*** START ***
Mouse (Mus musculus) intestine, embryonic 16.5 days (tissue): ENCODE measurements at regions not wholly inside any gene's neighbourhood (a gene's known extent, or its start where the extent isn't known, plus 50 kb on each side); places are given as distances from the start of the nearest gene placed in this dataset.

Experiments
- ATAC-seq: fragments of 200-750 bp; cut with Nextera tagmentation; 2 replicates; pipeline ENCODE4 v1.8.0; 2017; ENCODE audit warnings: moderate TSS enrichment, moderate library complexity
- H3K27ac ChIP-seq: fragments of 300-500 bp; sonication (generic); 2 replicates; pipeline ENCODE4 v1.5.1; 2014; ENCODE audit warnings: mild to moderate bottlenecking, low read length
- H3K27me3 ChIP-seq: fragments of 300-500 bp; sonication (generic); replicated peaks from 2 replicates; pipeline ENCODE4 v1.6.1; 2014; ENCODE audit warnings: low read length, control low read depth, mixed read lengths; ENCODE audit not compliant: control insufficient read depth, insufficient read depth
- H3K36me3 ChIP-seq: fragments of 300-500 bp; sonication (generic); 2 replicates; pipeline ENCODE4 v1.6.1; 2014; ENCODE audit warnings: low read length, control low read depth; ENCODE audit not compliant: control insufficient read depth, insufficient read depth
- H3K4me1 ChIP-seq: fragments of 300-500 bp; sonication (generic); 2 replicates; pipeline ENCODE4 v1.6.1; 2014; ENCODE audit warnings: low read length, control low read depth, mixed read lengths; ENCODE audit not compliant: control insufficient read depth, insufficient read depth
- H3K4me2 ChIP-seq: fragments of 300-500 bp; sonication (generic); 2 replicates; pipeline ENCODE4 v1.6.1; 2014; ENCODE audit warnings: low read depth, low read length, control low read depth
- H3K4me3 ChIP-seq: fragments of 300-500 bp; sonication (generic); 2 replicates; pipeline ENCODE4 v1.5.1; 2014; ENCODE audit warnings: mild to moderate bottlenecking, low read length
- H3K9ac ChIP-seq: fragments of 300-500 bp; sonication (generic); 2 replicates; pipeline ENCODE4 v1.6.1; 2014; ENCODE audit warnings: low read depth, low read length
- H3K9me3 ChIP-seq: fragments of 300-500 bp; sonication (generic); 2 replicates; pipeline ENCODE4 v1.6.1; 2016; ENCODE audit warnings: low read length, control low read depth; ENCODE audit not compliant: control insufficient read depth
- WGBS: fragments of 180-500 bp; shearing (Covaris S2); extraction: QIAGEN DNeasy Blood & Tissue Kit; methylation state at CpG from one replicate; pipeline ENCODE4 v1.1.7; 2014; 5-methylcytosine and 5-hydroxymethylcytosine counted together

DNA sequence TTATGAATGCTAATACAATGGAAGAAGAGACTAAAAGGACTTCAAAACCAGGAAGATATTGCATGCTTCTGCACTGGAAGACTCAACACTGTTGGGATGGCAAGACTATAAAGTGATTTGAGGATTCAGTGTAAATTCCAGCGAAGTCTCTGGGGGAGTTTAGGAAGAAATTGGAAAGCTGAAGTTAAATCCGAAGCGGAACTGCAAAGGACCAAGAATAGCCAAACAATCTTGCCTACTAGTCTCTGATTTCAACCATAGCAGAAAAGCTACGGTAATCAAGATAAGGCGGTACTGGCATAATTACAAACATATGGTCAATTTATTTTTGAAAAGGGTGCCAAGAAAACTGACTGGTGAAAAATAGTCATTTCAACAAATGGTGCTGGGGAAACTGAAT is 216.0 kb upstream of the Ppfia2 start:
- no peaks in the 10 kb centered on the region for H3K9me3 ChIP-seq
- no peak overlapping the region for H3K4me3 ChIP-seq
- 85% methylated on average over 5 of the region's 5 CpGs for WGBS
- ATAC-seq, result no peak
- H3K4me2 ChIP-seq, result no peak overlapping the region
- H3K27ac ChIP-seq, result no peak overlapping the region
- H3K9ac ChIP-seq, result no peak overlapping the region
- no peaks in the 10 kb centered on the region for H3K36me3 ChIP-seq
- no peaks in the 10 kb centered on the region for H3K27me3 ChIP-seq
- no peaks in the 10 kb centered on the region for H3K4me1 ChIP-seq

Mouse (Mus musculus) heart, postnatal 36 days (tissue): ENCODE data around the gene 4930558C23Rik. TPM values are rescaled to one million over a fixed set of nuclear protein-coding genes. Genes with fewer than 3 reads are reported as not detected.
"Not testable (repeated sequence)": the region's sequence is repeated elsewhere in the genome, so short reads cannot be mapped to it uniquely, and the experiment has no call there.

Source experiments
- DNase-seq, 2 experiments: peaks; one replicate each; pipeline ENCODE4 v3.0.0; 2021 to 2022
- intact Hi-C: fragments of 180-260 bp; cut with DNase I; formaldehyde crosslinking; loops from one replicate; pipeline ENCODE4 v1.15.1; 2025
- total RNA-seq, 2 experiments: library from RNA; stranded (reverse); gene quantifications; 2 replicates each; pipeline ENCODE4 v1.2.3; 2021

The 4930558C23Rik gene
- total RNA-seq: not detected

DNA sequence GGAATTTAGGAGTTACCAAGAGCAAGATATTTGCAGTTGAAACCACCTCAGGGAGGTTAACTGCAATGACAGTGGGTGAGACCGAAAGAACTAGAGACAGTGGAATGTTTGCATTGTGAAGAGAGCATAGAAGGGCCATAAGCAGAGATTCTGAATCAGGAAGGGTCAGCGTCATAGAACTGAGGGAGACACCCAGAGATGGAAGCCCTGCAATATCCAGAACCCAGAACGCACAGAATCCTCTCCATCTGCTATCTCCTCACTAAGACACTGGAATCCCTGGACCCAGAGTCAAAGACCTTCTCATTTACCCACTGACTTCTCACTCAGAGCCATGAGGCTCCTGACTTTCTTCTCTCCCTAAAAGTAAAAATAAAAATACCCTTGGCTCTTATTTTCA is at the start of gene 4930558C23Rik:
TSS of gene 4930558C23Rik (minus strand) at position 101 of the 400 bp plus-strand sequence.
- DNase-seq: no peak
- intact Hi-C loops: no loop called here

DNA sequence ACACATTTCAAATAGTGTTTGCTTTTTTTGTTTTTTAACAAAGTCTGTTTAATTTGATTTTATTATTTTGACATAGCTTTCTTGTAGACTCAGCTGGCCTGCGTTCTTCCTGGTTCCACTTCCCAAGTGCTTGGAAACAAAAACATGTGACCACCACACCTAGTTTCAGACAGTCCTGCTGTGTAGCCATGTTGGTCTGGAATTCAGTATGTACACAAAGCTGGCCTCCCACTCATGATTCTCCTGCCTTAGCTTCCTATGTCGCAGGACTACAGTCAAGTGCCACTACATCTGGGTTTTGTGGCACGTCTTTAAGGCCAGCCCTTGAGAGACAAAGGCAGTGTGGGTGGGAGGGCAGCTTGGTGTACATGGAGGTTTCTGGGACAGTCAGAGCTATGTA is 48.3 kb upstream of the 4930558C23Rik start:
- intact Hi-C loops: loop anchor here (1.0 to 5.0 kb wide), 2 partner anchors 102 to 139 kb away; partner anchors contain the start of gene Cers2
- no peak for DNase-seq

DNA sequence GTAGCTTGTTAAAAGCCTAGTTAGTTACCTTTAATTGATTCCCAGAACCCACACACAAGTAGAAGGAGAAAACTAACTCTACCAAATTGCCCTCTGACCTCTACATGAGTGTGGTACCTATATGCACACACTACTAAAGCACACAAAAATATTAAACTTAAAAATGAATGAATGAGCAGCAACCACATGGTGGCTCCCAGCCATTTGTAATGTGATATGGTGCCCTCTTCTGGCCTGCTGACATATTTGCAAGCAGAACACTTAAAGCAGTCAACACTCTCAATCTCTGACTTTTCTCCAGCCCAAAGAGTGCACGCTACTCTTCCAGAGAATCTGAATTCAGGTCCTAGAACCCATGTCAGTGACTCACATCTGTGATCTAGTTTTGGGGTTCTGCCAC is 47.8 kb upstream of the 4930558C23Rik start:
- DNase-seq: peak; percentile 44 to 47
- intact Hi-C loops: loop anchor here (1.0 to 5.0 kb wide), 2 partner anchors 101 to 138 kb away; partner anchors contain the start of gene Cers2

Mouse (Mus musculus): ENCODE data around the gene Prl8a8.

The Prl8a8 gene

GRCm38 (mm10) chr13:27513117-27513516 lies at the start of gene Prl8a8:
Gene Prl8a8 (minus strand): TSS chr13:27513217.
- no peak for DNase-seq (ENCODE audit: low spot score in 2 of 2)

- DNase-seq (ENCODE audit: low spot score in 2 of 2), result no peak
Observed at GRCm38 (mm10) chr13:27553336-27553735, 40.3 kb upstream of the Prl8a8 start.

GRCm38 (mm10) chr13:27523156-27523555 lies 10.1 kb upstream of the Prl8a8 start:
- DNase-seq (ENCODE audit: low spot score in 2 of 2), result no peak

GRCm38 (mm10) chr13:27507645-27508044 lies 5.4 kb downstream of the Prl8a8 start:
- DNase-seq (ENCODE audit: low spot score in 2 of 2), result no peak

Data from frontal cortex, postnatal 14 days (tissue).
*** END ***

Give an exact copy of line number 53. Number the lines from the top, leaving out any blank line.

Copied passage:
Data from frontal cortex, postnatal 14 days (tissue).